Alternative test-strategy

Project team HU

Dr. Robert Jan Veldman (WP1); Dr. Jean-Paul ten Klooster (WP2); Dr. Cristina Chamorro-Perez (WP3); Dr. Laura M’Rabet; Dr. Cyrille Krul; Tineke Malherbe-Dupont; Dr. Raymond Pieters (PL)


RAAK-PRO, Stichting Innovatie Alliantie (PRO-2-001) 

Key words

Natural compounds, in vitro strategy, inflammation, obesity 

Project summary

The interest for plant- and /or nutrition-derived natural health products is increasing. However, it remains unclear how the safety and efficacy of such products can be assessed. This has resulted in European legislation to ensure scientific validation of health claims (The EFSA Journal 2008, 644, 1-44). In these validation processes, mechanistic knowledge is of crucial importance. In addition, there is an urgent need to reduce and replace animal testing. The current project aims to meet both demands.The general aim of this project is to optimize and validate a translational animal-free strategy to assess safety and efficacy of natural health products.

The project activities are translated to 3 work packages:

  • WP1 - Fast and specific screenings-assays.
  • WP2 - Methods to assess inflammatory and other immune reactions, in relation to gut health.
  • WP3 - Innovative methods to determine the chemical composition of plant derived compounds in relation to biological effect parameters.


Drie mensen testen


WP1: Development of an in vitro test battery for testing of natural anti-oxidants

The anti-oxidative capacity of food-derived compounds is usually assessed by ‘classical’ methods such as the FDA-approved oxygen radical absorbance capacity (ORAC) assay. From a chemical point of view these assays tell whether a particular compound or extract possesses anti-oxidant properties or not. The biological relevance of its outcomes might however be questioned since delivery parameters such as intestinal absorption, biotransformation and cellular membrane passage of anti-oxidants are not taken into account. In collaboration with several project partners (ORAC Europe BV, Bio Detection Systems BV, Phytogenix BV and TNO) we aim to develop an array of complementary in vitro tests by which these issues can be addressed. Tests that are currently being implemented include (in addition to the ORAC assay): in silico redox analysis, FACS-based analysis of oxidant probe-loaded sheep erythrocytes and a human Nrf2-luciferase reporter cell line. For validation purposes these assays are currently challenged with a standard panel of (defined mixtures of) natural compounds and (fractions of) selected plant extracts. Future plans aim for combining these assays with in vitro metabolism by recombinant Cyp450 enzymes or rat liver microsomal fractions.

WP2: Methods to assess inflammatory and other immune reactions, in relation to gut health.

In WP2 we focus on two different organs of the human body, namely, the intestine and adipose tissue. Both organs have an intimate interplay with the immune system and currently, we are developing novel 2D and 3D in vitro systems for the intestine and adipose tissue, including specific immune cells. These tissue culture-based in vitro systems will subsequently be used for monitoring metabolism, toxicity and effectiveness of novel drugs, food supplements and phytochemicals in, for instance, immune enhancement and diseases such as type 2 diabetes. This research is performed in collaboration with Danone, Fytagoras, IRAS and the WUR.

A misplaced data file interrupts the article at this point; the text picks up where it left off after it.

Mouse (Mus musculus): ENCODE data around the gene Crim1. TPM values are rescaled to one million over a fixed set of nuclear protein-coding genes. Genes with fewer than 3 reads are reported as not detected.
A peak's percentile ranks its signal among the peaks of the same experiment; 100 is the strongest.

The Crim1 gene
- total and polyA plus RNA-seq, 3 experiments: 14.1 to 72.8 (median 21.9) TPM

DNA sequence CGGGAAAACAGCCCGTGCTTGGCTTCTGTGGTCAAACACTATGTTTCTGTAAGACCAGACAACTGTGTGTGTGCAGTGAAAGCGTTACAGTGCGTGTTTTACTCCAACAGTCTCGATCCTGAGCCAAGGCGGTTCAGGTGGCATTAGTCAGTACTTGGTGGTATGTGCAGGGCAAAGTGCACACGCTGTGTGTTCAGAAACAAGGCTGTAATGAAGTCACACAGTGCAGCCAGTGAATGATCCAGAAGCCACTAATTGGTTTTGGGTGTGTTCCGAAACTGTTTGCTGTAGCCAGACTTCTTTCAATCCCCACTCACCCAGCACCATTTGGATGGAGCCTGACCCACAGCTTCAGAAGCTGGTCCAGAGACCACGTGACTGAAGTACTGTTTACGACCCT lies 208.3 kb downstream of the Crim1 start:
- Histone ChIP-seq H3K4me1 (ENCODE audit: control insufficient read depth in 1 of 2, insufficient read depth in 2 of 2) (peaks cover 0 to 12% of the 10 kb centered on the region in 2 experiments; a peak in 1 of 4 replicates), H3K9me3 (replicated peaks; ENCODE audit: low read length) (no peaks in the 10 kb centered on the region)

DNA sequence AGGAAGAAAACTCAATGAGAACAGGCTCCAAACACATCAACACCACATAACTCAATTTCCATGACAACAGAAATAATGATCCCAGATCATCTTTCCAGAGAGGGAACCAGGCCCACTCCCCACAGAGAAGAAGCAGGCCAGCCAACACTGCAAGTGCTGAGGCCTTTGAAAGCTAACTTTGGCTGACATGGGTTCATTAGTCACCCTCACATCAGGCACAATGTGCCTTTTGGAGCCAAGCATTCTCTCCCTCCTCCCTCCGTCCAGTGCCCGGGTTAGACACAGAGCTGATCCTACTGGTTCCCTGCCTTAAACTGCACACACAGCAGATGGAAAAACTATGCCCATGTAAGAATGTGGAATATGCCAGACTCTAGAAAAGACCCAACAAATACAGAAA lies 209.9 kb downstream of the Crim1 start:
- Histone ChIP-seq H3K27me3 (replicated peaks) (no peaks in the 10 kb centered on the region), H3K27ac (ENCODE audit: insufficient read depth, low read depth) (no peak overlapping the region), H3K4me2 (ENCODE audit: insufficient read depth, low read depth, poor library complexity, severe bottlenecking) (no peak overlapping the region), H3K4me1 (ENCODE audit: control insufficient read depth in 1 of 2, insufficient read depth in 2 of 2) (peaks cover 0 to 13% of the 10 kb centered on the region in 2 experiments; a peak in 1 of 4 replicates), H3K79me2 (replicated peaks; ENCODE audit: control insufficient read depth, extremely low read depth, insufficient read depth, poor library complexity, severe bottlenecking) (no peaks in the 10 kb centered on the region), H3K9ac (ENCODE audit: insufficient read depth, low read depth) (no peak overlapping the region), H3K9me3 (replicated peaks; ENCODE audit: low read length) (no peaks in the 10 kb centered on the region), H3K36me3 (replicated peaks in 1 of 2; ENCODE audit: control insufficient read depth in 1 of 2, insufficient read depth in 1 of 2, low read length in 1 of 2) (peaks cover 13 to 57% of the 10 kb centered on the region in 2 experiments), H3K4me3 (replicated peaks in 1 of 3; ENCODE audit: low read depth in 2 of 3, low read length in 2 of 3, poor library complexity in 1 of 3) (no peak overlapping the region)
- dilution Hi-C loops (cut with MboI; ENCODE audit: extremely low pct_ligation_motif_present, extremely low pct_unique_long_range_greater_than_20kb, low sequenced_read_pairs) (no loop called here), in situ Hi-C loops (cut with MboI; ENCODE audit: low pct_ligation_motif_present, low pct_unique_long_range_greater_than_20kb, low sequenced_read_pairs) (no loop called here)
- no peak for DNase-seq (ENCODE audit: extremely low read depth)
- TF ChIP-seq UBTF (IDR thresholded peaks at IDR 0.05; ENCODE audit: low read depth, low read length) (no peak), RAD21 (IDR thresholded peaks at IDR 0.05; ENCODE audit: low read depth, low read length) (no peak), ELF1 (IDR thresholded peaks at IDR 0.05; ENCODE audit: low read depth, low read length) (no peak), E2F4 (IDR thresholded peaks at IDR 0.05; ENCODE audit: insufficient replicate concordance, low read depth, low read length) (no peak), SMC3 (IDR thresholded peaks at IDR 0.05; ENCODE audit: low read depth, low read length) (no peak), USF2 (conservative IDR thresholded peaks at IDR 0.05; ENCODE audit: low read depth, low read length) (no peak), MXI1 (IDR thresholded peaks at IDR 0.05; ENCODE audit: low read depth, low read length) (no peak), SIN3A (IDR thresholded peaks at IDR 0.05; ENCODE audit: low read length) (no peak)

WP3: Processing, extraction, analysis and isolation of active ingredient from daily food

Phytochemicals are secondary metabolites produced by plants which provide colour and flavour to fruit, vegetables and, herbs. Prevention of oxidative stress, antioxidant, antiiinflammatory, antiviral, and antimicrobial properties are some of the interesting biological activities attributed to phytochemicals ingested by human diet. Unfortunately, very little is known about qualitative and quantitative composition of phytochemicals and correlation of the composition with biological activity. In order to evaluate that, reliable data on phytochemical content is needed. Therefore, we are interested in the development and/or optimization of procedures which allow us efficient extraction and analysis of phytochemicals. Fruits, vegetables, herbs and other complex matrices will be extracted, analyzed and tested for antioxidant and anti-inflammatory activities. Furthermore, correlations of the phytochemical composition and biological activity will be established. In collaboration with Phytogenix, Fytagoras, TNO, and IRAS (UU), we have already extracted interesting matrices such us fennel, raspberries, white/black pepper and menopausal supplements. Extracts have been obtained by steam distillation, reflux, soxhlet extraction, accelerated solvent extraction, comprehensive fractionation and ultrasound as extraction methods. Moreover, TLC, GC, HPLC and/or LC-MS methods have been developed to analyze the chemical composition of the extracts. Finally, antioxidant activity of some of the extracts has been measured by DPPH, NP-PEG, and ORAC tests. Preliminary results showed differences in antioxidant activity (ORAC) of extracts depending on the solvent and the extraction method used.